As a landscape photographer attracted by rare and spectacular natural events like active volcanoes, eclipses, or solar storms, the Yosemite Firefall has been on my photography bucket list since a long time ago.
This year, after reading the great Yosemite Firefall guide that photographer Dave Koch recently published, I felt encouraged to travel to the park and give it a try.
It turned out to be a show full of lights and shadows, not only in the Yosemite granite walls but also in the Yosemite Valley in general, with the worst crowds that I’ve ever seen in the park. In this article, I’ll tell you everything about my experience capturing the Yosemite Firefall, including the good, the bad, and the ugly!
What is the Yosemite Firefall?
First of all, in case you didn’t know, Yosemite Firefall is a natural phenomenon where the sun illuminates Yosemite Horsetail Falls, creating a “fiery” effect mainly during the last two weeks of February. To see and capture this phenomenon, you need particular conditions, like 100% clear skies, enough snow on top of the mountain, and warm temperatures to melt the snow and create the waterfall.
When all conditions align, you can see something like this:
Yosemite Firefall. Sony a7R IV + Sony 200-600mm. 1/50 sec, f/11, ISO 100.
If you want to know more about what causes this natural show, when it happens, where you can see it, and how to plan your trip to enjoy it, I strongly recommend reading Dave Koch’s Firefall guide, which explains everything thoroughly.
The Good: My Experience Photographing Firefall
I wasn’t very hopeful for this year’s show since the primary condition to create the waterfall, snowfall during the winter, hasn’t been significant this season except for a big snowstorm last December. On Saturday morning (02/19/22), the first thing I did was scout the area around the waterfall view looking for compositions, and my worst expectations were confirmed when I saw the falls dry.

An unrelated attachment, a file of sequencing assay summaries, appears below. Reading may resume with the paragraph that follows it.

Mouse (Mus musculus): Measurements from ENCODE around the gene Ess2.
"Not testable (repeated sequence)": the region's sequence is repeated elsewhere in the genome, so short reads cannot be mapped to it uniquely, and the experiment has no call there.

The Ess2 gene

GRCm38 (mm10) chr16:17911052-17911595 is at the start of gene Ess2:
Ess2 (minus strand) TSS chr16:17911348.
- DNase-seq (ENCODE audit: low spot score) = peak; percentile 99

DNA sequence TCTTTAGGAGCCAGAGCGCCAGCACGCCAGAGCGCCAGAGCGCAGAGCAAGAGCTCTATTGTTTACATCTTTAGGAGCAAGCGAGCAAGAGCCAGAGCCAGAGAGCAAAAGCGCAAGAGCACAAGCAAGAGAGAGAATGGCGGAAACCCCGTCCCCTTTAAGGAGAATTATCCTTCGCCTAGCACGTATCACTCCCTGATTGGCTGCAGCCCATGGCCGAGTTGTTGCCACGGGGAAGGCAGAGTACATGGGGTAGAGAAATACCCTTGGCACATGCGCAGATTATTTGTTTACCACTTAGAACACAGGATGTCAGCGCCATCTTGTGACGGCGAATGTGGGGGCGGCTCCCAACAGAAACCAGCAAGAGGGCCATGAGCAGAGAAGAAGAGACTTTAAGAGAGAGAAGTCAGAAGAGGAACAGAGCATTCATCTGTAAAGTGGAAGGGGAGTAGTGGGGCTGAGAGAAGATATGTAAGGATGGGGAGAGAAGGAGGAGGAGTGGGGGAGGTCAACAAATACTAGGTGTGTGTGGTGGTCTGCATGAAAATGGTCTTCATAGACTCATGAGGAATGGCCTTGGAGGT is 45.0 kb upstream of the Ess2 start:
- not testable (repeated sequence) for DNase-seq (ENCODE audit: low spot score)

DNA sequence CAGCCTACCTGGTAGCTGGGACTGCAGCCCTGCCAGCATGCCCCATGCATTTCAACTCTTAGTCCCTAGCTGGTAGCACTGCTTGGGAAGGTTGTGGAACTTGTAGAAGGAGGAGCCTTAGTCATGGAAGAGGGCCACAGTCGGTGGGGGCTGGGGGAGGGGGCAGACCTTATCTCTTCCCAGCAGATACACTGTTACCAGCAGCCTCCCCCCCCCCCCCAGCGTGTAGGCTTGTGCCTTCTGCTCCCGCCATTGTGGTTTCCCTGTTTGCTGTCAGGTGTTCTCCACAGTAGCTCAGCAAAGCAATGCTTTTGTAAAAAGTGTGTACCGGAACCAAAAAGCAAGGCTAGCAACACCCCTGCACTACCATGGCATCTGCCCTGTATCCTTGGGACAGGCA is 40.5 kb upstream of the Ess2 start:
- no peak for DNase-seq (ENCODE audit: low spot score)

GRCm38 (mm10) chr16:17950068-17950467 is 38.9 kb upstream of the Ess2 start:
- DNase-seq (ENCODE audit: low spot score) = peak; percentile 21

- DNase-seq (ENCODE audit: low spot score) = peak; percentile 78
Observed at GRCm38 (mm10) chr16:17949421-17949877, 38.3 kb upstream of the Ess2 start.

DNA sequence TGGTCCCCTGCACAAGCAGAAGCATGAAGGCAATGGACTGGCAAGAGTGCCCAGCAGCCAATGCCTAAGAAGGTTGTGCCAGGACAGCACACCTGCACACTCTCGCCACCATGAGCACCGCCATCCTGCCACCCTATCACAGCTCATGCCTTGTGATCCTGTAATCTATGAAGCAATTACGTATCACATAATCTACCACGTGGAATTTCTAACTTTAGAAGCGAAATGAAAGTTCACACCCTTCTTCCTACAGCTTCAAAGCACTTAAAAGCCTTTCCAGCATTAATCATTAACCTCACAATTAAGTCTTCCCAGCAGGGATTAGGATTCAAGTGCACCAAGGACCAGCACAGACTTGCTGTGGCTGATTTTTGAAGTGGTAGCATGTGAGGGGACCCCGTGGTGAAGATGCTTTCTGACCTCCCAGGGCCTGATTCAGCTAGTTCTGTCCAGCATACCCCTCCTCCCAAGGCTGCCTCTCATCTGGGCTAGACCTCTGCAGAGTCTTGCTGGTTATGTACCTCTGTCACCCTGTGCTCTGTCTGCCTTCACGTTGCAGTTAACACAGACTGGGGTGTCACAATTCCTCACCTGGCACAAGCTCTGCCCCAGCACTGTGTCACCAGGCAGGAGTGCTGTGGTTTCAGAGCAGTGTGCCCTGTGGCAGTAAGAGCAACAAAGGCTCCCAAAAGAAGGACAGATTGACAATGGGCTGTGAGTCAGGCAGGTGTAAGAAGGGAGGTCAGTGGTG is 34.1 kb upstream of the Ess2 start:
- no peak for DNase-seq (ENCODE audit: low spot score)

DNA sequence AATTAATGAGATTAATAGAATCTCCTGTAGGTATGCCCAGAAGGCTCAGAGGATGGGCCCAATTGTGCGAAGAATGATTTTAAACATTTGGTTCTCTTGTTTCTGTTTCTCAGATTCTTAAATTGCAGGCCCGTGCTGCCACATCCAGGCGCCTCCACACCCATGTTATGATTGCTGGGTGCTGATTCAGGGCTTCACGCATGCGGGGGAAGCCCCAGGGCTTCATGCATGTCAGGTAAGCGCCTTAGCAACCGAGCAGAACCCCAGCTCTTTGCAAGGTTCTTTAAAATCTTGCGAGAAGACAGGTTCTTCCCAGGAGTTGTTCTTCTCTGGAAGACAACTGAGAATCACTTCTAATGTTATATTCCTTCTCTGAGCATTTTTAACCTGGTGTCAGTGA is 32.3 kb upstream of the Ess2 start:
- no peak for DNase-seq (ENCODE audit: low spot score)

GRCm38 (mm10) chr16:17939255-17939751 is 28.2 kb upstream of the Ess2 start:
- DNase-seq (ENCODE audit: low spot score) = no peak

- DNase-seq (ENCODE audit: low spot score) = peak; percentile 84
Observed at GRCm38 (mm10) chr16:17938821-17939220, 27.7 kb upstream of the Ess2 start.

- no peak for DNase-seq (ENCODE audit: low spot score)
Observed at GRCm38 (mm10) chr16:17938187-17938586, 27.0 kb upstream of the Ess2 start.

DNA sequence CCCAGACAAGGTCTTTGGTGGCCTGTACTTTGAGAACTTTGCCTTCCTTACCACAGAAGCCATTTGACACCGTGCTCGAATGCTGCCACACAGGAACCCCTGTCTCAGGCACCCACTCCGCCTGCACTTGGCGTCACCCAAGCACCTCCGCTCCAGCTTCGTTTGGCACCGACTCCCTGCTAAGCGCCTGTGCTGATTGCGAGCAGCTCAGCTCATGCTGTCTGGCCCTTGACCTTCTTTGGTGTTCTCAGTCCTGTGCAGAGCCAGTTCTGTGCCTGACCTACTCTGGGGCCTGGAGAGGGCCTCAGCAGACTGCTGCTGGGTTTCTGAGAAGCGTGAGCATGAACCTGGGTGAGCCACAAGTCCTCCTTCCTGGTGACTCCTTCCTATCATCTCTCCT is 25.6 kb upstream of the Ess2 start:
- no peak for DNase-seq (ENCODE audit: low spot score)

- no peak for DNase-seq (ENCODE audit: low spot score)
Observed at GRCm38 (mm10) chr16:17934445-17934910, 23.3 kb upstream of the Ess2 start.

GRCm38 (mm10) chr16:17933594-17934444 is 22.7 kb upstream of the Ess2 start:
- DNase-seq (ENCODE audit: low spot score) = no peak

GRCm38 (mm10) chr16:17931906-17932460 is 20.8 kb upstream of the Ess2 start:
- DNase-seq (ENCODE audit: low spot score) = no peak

The skies were 100% clear, so I decided to give it a try anyway. I packed my camera gear, walked to my viewing spot, and waited. Once in location, I was surprised to see that actual water and mist were falling off the mountain! The ranger explained that it had been a super warm day, and it had been enough to melt the snow and create the waterfall. I sat back and enjoyed seeing how the sun was slowly going down, painting the giant Yosemite walls.
Waiting for the magic to happen.
At about 5:20 PM, I started seeing how the light was closing on the waterfall, and the color was changing to a more orangish tone. Five minutes later, Yosemite Firefall was alive!
The Firefall falling off the East side of El Capitan. Sony Alpha 1 + Sony 24-105mm. 1/80 sec, f/11, ISO 100.
The following 10 minutes were truly spectacular. It was beautiful with the naked eye, but the real show happened when looking through the telephoto lens. It seemed as if real lava was falling off the mountain, with the mist changing colors and moving up and down off the east face of the famous “El Capitan.”
The Firefall glow illuminating the granite wall. Sony Alpha 1 + Sony 200-600mm. 1/60 sec, f/11, ISO 100.
For the shooting, I was using a Sony a7R IV and Sony Alpha 1. My lens choices were the Sony 24-105mm for a wider field of view, the Sony 200-600mm for the general images, and the Sony 1.4X Teleconverter to capture some details.
Most of the images that I had seen showed a complete picture of the falls, but I also wanted to capture some details of the upper section, as you can see in the image below:
The upper section of the Firefall. Sony Alpha 1 + Sony 200-600mm. 1/60 sec, f/11, ISO 100.
Using the telephoto, I also captured some abstracts of the textures and changing colors of the granite wall:
Detail of the granite wall. Sony a7R IV + Sony 200-600mm. 1/50 sec, f/11, ISO 100.
Before the show ended, I captured a small clip so you can see how it looks like natural lava falling off the mountain
Clip recorded with the Sony a7R IV + Sony 200-600mm.
Apart from the natural show and the images, I met a lot of photographers and spent the time before the shoot talking, sharing photography, and having a lot of fun. Everybody around seemed to be in a festive mood.
However, it’s not all roses about Yosemite Firefall…